What are asthma and COPD?
Asthma is a lung disease characterized by long-term (chronic) inflammation of the airways. During asthma “attacks,” the airways in the lungs contract and narrow, causing shortness of breath, wheezing, chest tightness, and coughing. Asthma usually starts in childhood, but can affect people of all ages. About 34 million Americans have asthma, and it is 20% more common in women than in men.
Chronic obstructive pulmonary disease, or COPD, is another type of lung disease that makes it harder to breathe. It is caused by inflammation of the large airways (chronic bronchitis) and damage to tiny air sacks in the lungs (emphysema). Unlike asthma, narrowing of the airways in COPD is permanent and usually gets worse over time. COPD affects 16 million Americans, and kills more women than men each year.
How are asthma and COPD related to heart failure?
Heart and lung disease are often linked. Together, the heart and lungs work to supply your body with oxygen. Problems with either (or both) of these systems produce symptoms caused by your body not getting enough oxygen, such as shortness of breath and tiredness.
In women who have heart failure, lung disease can make the heart’s job even harder. Likewise, if a failing heart is not pumping enough blood to the lungs, their job becomes more difficult.
How can I tell if my shortness of breath is caused by heart failure, and not by asthma or COPD?
Shortness of breath and chest congestion (persistent cough) are two of the main symptoms of heart failure, yet these same symptoms can also be caused by lung disease. Women with asthma or COPD often have shortness of breath that they assume is due to their condition, but it could also be a sign that they are developing heart failure.
See your doctor if you have shortness of breath that happens more often or is more severe than usual. This could be a sign of heart problems (especially if you have other symptoms of heart failure) or indicate that your asthma or COPD is getting worse. Your doctor will order tests to determine if your breathlessness is caused by your heart, your lungs, or both.
Are there special concerns for women being treated for heart failure who also have asthma or COPD?
Because heart failure and lung disease often occur together, doctors have to be particularly careful that medications they are using to treat one condition are not making the other condition worse. In treating women with heart failure who also have lung disease, concerns about two major types of medications have arisen: ACE inhibitors and beta blockers.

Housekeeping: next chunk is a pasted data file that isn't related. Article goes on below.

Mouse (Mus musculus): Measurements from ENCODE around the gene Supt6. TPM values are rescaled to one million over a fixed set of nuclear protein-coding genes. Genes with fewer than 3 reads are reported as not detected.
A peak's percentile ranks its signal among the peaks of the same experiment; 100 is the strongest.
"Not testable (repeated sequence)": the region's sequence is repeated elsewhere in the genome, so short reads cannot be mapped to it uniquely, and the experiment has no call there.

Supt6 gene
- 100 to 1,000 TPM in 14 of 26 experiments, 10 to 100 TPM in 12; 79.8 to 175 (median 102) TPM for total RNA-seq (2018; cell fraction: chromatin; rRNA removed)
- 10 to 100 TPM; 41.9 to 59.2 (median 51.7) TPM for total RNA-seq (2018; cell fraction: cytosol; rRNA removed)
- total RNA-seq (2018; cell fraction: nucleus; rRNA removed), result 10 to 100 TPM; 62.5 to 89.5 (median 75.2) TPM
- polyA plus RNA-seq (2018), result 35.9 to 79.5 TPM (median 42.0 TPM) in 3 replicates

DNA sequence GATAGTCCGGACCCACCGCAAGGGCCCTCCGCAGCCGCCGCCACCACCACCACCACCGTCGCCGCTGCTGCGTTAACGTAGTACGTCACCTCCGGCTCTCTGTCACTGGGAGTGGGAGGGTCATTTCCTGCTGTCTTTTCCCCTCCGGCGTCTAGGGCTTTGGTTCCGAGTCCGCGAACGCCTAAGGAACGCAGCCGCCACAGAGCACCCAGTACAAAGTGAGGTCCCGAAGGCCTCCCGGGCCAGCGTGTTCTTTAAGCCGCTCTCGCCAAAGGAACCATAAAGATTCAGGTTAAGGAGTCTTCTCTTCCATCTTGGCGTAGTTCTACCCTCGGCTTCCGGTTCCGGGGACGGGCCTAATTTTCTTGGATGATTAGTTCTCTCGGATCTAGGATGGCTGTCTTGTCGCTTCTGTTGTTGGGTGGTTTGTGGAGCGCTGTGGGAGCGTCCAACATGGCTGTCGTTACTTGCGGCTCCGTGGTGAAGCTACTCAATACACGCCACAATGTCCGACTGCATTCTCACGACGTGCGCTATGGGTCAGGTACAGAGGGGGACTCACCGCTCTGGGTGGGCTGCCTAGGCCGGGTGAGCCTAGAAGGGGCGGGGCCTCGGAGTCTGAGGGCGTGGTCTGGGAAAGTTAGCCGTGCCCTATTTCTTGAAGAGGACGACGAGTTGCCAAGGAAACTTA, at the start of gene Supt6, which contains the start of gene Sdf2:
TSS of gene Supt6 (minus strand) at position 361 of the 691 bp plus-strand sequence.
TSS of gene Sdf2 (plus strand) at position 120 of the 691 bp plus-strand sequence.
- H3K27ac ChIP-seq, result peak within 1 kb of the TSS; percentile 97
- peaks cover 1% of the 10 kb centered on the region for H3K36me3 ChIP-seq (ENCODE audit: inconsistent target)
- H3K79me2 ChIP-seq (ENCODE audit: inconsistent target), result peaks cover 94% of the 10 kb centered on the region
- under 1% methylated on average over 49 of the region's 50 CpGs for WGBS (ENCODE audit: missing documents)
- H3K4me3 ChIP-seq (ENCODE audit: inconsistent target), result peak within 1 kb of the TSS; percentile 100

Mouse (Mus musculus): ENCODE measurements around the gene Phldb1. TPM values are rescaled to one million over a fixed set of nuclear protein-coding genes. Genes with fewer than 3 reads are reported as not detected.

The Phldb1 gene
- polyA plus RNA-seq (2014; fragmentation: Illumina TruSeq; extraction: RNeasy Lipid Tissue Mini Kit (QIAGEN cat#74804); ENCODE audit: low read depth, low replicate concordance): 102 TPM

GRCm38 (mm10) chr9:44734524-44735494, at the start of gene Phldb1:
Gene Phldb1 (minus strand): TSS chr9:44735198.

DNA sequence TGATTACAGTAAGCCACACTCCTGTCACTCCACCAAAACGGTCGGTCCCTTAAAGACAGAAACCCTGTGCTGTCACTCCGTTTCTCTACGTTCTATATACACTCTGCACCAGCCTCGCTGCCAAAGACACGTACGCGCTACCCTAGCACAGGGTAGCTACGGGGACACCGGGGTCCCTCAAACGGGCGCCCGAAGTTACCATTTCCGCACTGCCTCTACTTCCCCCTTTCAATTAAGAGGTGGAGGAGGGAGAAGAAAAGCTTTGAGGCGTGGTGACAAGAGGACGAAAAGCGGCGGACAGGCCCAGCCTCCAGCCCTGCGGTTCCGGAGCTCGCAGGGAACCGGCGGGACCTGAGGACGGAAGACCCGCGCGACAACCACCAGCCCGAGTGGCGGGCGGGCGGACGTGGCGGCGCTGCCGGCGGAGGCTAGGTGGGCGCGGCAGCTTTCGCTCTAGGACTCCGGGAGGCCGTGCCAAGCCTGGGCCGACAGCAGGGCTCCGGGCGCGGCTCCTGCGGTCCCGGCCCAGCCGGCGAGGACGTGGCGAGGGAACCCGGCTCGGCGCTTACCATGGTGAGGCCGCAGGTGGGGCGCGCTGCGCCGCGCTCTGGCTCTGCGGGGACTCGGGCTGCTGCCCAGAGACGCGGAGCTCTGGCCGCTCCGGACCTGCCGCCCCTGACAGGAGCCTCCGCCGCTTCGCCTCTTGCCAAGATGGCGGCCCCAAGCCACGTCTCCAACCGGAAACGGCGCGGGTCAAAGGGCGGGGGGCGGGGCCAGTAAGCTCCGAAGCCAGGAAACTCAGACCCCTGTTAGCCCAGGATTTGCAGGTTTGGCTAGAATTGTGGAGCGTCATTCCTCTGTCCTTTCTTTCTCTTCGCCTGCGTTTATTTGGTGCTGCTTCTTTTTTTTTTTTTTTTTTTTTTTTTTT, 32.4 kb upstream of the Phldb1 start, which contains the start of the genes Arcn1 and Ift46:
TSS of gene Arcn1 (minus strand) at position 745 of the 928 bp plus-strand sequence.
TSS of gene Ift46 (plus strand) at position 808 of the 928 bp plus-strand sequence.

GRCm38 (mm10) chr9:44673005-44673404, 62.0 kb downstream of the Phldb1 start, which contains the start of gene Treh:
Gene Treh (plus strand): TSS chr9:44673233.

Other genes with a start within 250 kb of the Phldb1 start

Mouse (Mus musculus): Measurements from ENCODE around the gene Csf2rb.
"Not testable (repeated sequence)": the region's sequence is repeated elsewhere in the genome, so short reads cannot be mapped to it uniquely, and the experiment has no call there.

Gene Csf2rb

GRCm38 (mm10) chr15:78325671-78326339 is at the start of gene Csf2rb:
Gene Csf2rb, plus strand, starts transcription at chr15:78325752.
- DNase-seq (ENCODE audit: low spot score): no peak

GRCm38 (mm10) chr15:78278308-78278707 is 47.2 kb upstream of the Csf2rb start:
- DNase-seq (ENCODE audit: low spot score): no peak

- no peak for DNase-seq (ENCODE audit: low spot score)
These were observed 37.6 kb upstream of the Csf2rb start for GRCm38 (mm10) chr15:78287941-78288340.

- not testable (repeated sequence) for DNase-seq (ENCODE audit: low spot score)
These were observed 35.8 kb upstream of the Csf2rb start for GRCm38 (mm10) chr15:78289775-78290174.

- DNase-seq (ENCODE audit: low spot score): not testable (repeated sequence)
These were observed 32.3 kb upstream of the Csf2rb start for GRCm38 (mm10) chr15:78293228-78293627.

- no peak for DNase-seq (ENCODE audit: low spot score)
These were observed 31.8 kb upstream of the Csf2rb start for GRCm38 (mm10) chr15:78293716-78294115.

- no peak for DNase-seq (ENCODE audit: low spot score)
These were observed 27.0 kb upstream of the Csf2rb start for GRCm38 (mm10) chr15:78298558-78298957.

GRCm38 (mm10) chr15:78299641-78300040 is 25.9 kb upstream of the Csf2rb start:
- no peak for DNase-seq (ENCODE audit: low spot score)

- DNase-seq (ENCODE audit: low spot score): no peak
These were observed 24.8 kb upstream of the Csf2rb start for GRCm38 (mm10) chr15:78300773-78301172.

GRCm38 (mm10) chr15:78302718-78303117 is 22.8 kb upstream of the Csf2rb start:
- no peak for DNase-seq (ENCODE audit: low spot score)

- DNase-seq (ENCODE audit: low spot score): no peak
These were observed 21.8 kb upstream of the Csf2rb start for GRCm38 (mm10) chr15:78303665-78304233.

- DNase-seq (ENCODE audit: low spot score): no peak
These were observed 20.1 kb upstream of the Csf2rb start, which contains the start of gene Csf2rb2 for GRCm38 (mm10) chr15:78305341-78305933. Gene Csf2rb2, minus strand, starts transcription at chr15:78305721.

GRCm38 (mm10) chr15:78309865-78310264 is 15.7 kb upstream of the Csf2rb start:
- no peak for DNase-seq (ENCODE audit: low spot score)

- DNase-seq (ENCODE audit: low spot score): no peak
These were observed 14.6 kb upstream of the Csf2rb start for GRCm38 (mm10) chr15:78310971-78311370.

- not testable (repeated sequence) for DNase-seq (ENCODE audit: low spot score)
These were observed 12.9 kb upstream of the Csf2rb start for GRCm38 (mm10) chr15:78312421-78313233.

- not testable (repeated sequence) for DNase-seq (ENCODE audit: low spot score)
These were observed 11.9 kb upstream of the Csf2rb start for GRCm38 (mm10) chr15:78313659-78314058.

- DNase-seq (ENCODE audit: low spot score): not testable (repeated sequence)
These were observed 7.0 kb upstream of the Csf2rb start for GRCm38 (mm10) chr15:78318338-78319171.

Angiotensin converting enzyme (ACE) inhibitors are a class of medications used to treat high blood pressure and heart failure. They are one of the first medications used in the treatment of women with systolic heart failure, whether or not they have started experiencing symptoms. A common side effect of ACE inhibitors is a dry cough, which occurs in 5% to 20% of patients and is more common in women than in men.
Telling the difference between the dry cough that is caused by ACE inhibitors and a cough caused by asthma or COPD can be difficult. It is important to diagnose the cause of a cough in patients who are taking ACE inhibitors to avoid stopping the treatment unnecessarily.
If you develop a dry, nonproductive cough while taking ACE inhibitors, your doctor will examine you closely to determine if lung disease or respiratory infection could be the cause. If she or he believes it is related to the medication, you may be asked to stop taking the ACE inhibitor for a brief period and then start taking it again. If the cough goes away after you stop taking the drug and comes back when you start again, it is very likely the medication was responsible for your symptoms. If this is the case, you and your doctor will decide whether you want to try living with the side effects of the drug or switch to an alternate treatment.
Beta-blockers are a class of medications used to treat high blood pressure and heart failure. They are also given to women who have had a heart attack to prevent future heart problems. Beta-blockers are one of the first medications given to a woman with systolic heart failure, even if she has not started having heart failure symptoms yet.
In some women with asthma or COPD, certain beta blockers (metoprolol, bispoprol) can worsen breathing problems. However, most patients with lung disease do not have airways that are sensitive enough to be affected by the other available beta-blocker drugs, and in general patients with lung disease tolerate beta-blockers as well as patients without lung disease.
If you have asthma or COPD and you have been prescribed beta blockers, be sure to notify your doctor if your symptoms get worse. She or he may refer you for tests to determine the cause. If it seems likely the beta blockers are making your lung disease symptoms worse, you and your doctor will need to decide if the negative side effects outweigh the benefits beta blockers have in treating heart failure.